The Wedding Ring pattern and the Evening Star
(Quilts that are lovely, as all quilts are
Which are sewn in the twilight in a firelit place).
Through bits of cloth she sees
his well-loved face
He keeps her company,
and she turns the seams
With a needleful of patience,
a thimbleful of dreams.



red, orange, yellow, green, blue, indigo, violet

Jacquie Scuitto

I went to a quilt show
And what did I see
But more kinds of quilts
Than I thought there could be:

There were huge ones and minis
And lots in between,
Combinations of colors
That I'd never seen.

Some quilts were just triangles,
Others all squares.
I saw appliqued angels, Rabbits and bears.

I saw fanciful shapes
And stars all aglow,
All the quilts with no ribbons
And the grand Best of Show.

I never have known
Such excitement before.
When is the next show?
I want to see more!



the blocks of the builders

by Jacquie Scuitto

I've sought inspiration
A quilt for to make.
There's a wide choice of patterns,
Now which should I take?

Here's Baltimore Album
And Sunbonnet Sue,
Seven Sisters, Clay's Choice
And Log Cabin too.

Anvil and Churn Dash,
Birds in the Air,
Country Crossroads,
City Square.

Broken Dishes,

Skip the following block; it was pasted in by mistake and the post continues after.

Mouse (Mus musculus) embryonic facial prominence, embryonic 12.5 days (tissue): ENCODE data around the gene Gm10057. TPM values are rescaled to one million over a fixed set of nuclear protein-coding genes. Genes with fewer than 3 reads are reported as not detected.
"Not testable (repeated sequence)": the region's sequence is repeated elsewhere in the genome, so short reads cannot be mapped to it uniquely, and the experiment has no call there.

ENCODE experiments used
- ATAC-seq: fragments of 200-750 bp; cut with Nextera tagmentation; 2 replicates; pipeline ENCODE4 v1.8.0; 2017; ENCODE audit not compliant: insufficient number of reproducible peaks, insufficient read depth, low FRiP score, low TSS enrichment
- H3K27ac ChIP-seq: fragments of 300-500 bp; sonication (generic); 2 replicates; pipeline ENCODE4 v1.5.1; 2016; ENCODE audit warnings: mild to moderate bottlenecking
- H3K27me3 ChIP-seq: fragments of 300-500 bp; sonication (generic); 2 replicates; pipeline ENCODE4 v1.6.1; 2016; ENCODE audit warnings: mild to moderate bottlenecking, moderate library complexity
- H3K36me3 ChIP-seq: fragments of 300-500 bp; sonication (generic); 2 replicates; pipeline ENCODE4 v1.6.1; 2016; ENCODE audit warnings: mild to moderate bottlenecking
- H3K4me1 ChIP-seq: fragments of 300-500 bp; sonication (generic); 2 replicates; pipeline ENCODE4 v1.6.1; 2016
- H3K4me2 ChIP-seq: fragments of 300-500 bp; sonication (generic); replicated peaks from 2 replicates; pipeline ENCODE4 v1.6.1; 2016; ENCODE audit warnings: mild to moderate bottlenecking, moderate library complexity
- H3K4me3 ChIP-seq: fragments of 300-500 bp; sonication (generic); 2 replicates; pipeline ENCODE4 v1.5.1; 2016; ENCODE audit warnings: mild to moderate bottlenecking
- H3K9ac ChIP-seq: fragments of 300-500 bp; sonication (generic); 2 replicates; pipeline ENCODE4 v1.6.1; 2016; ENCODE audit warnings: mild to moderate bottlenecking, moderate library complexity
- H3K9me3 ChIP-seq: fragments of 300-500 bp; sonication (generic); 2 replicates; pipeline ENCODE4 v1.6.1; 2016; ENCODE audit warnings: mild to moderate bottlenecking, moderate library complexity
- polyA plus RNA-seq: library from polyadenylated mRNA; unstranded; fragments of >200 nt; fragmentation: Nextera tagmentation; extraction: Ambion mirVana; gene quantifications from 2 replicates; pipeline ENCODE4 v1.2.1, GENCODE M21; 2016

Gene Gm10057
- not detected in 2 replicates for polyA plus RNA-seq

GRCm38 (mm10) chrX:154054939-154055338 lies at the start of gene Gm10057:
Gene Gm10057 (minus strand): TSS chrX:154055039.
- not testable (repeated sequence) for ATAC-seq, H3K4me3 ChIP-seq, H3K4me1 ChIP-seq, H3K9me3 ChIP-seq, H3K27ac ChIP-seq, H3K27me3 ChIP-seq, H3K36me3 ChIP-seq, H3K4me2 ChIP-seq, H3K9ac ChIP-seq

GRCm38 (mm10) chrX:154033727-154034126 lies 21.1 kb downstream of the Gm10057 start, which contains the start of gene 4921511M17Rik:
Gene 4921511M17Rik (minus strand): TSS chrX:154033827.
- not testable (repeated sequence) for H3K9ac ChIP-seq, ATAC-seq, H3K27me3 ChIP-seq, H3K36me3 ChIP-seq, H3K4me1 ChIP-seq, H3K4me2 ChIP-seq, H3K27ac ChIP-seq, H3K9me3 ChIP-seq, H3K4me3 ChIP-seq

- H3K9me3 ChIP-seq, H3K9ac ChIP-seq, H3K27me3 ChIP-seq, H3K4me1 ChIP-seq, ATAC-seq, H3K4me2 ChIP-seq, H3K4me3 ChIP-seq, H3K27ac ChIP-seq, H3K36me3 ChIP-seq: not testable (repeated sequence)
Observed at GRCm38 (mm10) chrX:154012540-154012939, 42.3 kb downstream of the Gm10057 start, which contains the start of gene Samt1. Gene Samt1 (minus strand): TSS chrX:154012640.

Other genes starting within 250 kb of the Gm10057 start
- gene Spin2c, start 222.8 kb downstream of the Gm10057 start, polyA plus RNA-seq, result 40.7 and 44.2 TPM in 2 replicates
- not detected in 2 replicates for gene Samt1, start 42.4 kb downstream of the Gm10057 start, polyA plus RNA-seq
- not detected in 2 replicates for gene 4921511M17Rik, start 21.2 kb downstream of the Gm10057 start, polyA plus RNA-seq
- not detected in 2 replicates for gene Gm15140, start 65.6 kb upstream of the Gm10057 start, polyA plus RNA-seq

Tree of Life,
LeMoyne Star,
Contrary Wife.

Mexican Star,
Pickle Dish,
Cherry Basket,
Goldfish.

Thousand Pyramids,
Irish Chain,
True Lover's Knot,
And Airplane.

Tangled Garter,
World's Fair,
Kansas Troubles,
Windblown Square.

Also Hovering Hawks
And Flying Geese.
I really don't know
What to piece!

Four-Patch, Nine-Patch,
Tumbling Blocks,
Grandmother's Fan,
Jack-in-the-Box.

Spiderweb,
Kaleidoscope,
There must be one.
I've not lost hope.

I've thought and thought,
I'm ready to wilt.
Eureka!
I'll make a sampler quilt!



14,287 Pieces of Fabric

Behind the painted picket gate
There lived a quilter known as Kate
Sthe had one son, a boy named John;
One daughter, whom she doted on.
She had one husband and one house
One pup, one cat, one little mouse…
And 14,287 pieces of fabric.



Grandmother's Parlor

by Priscilla Schrock

I remember the quilt, made with loving care,
Draped over the back of her favorite chair,
In my Grandmother's parlor.

A quilt full of pictures, a quilt full of love,
With birds stitched in gold, seen flying above,
In my Grandmother's parlor.

Made with purples and reds and colors so bright,
The browns and the greens and even some white,
In my Grandmother's parlor.

As I sat on the floor my fingers would glide,
Tracing designs over threads narrow and wide,
In my Grandmother's parlor.

I would give all I have for a chance to be there,
In my Grandmother's lap, in her favorite chair,
In my Grandmother's parlor.



A Treasure

Mildred Hatfield

It's more than a coverlet,
More than a spread,
This beautiful quilt
That graces my bed.

It's laughter and sorrow,
It's pleasure and pain,
It's small bits and pieces
Of sunshine and rain.

It's a bright panorama
Of scraps of my life-
It's moments of glory,
It's moments of strife.

It's a story I cherish
Of days that have been,
It's a door I can open
To live them again.

Yes, it's more than a cover,
This much-treasured quilt,
It's parts pieced together
Of the life I have built.



1